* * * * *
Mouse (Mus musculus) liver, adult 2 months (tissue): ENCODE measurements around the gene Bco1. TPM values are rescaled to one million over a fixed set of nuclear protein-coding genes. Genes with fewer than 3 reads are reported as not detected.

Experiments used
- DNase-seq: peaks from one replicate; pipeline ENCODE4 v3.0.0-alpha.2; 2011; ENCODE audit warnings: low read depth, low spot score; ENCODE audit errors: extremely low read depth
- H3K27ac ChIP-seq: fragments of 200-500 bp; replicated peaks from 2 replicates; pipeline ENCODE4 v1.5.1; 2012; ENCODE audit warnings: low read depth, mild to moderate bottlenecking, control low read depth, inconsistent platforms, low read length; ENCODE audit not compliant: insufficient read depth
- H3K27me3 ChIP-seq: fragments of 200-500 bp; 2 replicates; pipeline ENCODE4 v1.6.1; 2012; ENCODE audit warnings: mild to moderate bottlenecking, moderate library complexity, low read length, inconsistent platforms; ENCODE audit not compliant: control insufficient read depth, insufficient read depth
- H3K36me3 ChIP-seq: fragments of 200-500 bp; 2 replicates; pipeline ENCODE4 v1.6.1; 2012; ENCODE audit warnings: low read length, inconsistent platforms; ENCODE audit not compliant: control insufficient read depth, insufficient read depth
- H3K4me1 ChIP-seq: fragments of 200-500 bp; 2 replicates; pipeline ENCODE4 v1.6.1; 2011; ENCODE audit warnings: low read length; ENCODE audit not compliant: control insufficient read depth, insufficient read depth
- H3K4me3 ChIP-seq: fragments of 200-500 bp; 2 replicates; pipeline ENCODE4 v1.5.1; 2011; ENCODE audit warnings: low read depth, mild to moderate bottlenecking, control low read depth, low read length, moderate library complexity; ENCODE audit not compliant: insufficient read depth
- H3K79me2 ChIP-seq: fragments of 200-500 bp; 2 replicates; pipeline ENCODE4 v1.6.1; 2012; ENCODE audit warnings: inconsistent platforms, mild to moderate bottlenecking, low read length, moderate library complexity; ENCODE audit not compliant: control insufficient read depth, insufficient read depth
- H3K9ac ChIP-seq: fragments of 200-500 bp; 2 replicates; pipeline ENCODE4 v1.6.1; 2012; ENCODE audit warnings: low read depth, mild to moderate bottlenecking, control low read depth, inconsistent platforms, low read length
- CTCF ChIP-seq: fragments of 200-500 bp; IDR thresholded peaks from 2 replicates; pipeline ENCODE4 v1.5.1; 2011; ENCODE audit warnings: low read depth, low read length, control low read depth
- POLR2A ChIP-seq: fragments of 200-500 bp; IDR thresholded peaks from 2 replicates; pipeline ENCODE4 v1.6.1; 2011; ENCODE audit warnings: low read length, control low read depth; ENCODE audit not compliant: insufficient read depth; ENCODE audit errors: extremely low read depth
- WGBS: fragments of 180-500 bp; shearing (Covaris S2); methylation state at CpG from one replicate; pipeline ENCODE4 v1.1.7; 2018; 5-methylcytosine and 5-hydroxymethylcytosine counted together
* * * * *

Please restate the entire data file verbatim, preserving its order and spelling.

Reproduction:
Mouse (Mus musculus) liver, adult 2 months (tissue): ENCODE measurements around the gene Bco1. TPM values are rescaled to one million over a fixed set of nuclear protein-coding genes. Genes with fewer than 3 reads are reported as not detected.

Experiments used
- DNase-seq: peaks from one replicate; pipeline ENCODE4 v3.0.0-alpha.2; 2011; ENCODE audit warnings: low read depth, low spot score; ENCODE audit errors: extremely low read depth
- H3K27ac ChIP-seq: fragments of 200-500 bp; replicated peaks from 2 replicates; pipeline ENCODE4 v1.5.1; 2012; ENCODE audit warnings: low read depth, mild to moderate bottlenecking, control low read depth, inconsistent platforms, low read length; ENCODE audit not compliant: insufficient read depth
- H3K27me3 ChIP-seq: fragments of 200-500 bp; 2 replicates; pipeline ENCODE4 v1.6.1; 2012; ENCODE audit warnings: mild to moderate bottlenecking, moderate library complexity, low read length, inconsistent platforms; ENCODE audit not compliant: control insufficient read depth, insufficient read depth
- H3K36me3 ChIP-seq: fragments of 200-500 bp; 2 replicates; pipeline ENCODE4 v1.6.1; 2012; ENCODE audit warnings: low read length, inconsistent platforms; ENCODE audit not compliant: control insufficient read depth, insufficient read depth
- H3K4me1 ChIP-seq: fragments of 200-500 bp; 2 replicates; pipeline ENCODE4 v1.6.1; 2011; ENCODE audit warnings: low read length; ENCODE audit not compliant: control insufficient read depth, insufficient read depth
- H3K4me3 ChIP-seq: fragments of 200-500 bp; 2 replicates; pipeline ENCODE4 v1.5.1; 2011; ENCODE audit warnings: low read depth, mild to moderate bottlenecking, control low read depth, low read length, moderate library complexity; ENCODE audit not compliant: insufficient read depth
- H3K79me2 ChIP-seq: fragments of 200-500 bp; 2 replicates; pipeline ENCODE4 v1.6.1; 2012; ENCODE audit warnings: inconsistent platforms, mild to moderate bottlenecking, low read length, moderate library complexity; ENCODE audit not compliant: control insufficient read depth, insufficient read depth
- H3K9ac ChIP-seq: fragments of 200-500 bp; 2 replicates; pipeline ENCODE4 v1.6.1; 2012; ENCODE audit warnings: low read depth, mild to moderate bottlenecking, control low read depth, inconsistent platforms, low read length
- CTCF ChIP-seq: fragments of 200-500 bp; IDR thresholded peaks from 2 replicates; pipeline ENCODE4 v1.5.1; 2011; ENCODE audit warnings: low read depth, low read length, control low read depth
- POLR2A ChIP-seq: fragments of 200-500 bp; IDR thresholded peaks from 2 replicates; pipeline ENCODE4 v1.6.1; 2011; ENCODE audit warnings: low read length, control low read depth; ENCODE audit not compliant: insufficient read depth; ENCODE audit errors: extremely low read depth
- WGBS: fragments of 180-500 bp; shearing (Covaris S2); methylation state at CpG from one replicate; pipeline ENCODE4 v1.1.7; 2018; 5-methylcytosine and 5-hydroxymethylcytosine counted together